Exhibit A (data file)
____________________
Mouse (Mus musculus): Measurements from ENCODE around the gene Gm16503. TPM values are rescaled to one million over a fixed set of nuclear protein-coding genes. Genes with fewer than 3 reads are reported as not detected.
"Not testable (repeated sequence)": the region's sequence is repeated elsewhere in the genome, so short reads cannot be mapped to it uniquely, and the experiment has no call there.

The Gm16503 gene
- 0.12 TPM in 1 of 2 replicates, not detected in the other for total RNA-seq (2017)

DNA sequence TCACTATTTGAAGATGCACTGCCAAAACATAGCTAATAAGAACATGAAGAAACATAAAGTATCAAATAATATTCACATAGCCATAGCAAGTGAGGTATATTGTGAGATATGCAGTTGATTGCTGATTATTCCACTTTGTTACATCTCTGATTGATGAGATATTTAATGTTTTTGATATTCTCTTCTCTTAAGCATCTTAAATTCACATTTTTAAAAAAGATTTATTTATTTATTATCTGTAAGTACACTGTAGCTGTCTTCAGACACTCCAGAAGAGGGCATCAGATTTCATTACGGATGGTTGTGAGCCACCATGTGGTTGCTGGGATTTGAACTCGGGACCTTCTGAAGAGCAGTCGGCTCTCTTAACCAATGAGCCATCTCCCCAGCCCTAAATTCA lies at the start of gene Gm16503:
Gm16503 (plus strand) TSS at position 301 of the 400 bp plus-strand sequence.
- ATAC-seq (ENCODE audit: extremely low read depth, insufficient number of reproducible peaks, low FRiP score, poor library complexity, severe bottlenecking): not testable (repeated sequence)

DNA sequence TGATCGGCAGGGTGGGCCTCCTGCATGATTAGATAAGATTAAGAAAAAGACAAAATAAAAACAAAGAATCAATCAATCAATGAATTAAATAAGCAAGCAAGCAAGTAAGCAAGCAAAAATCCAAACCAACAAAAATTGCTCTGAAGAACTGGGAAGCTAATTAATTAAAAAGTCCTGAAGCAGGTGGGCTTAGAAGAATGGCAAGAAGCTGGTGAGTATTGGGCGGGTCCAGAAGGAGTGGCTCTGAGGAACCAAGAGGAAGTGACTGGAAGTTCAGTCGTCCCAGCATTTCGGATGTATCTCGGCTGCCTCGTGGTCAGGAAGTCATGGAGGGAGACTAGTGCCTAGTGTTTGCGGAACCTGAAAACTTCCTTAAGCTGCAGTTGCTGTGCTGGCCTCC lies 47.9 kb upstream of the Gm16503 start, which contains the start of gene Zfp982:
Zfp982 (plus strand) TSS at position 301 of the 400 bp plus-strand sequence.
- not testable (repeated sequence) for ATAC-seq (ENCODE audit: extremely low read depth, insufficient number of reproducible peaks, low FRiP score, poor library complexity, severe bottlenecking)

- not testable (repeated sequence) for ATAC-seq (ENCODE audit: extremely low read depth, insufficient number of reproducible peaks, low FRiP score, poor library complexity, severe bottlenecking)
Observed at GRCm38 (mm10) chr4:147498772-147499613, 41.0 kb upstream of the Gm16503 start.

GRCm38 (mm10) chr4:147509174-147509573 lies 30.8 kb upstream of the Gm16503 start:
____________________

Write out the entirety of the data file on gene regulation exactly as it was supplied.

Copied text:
Mouse (Mus musculus): Measurements from ENCODE around the gene Gm16503. TPM values are rescaled to one million over a fixed set of nuclear protein-coding genes. Genes with fewer than 3 reads are reported as not detected.
"Not testable (repeated sequence)": the region's sequence is repeated elsewhere in the genome, so short reads cannot be mapped to it uniquely, and the experiment has no call there.

The Gm16503 gene
- 0.12 TPM in 1 of 2 replicates, not detected in the other for total RNA-seq (2017)

DNA sequence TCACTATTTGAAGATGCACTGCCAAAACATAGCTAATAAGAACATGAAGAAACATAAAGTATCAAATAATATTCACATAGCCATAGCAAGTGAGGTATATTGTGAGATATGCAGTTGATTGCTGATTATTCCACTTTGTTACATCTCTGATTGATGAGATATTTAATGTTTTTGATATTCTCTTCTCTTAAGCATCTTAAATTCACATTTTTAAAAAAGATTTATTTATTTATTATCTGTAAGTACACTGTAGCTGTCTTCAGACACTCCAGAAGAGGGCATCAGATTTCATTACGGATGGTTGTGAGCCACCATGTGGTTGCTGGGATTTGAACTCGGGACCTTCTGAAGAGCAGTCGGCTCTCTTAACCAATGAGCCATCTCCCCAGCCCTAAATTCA lies at the start of gene Gm16503:
Gm16503 (plus strand) TSS at position 301 of the 400 bp plus-strand sequence.
- ATAC-seq (ENCODE audit: extremely low read depth, insufficient number of reproducible peaks, low FRiP score, poor library complexity, severe bottlenecking): not testable (repeated sequence)

DNA sequence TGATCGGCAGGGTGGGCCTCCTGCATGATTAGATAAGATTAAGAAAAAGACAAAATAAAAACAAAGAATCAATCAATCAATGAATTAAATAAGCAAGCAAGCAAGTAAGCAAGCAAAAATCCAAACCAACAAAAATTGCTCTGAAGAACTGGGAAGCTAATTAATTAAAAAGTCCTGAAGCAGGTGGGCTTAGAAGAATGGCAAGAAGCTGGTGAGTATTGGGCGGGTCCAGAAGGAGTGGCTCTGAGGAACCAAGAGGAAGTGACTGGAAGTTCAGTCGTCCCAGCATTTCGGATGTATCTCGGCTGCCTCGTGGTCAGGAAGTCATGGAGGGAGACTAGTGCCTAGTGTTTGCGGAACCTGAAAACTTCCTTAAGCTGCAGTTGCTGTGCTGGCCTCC lies 47.9 kb upstream of the Gm16503 start, which contains the start of gene Zfp982:
Zfp982 (plus strand) TSS at position 301 of the 400 bp plus-strand sequence.
- not testable (repeated sequence) for ATAC-seq (ENCODE audit: extremely low read depth, insufficient number of reproducible peaks, low FRiP score, poor library complexity, severe bottlenecking)

- not testable (repeated sequence) for ATAC-seq (ENCODE audit: extremely low read depth, insufficient number of reproducible peaks, low FRiP score, poor library complexity, severe bottlenecking)
Observed at GRCm38 (mm10) chr4:147498772-147499613, 41.0 kb upstream of the Gm16503 start.

GRCm38 (mm10) chr4:147509174-147509573 lies 30.8 kb upstream of the Gm16503 start: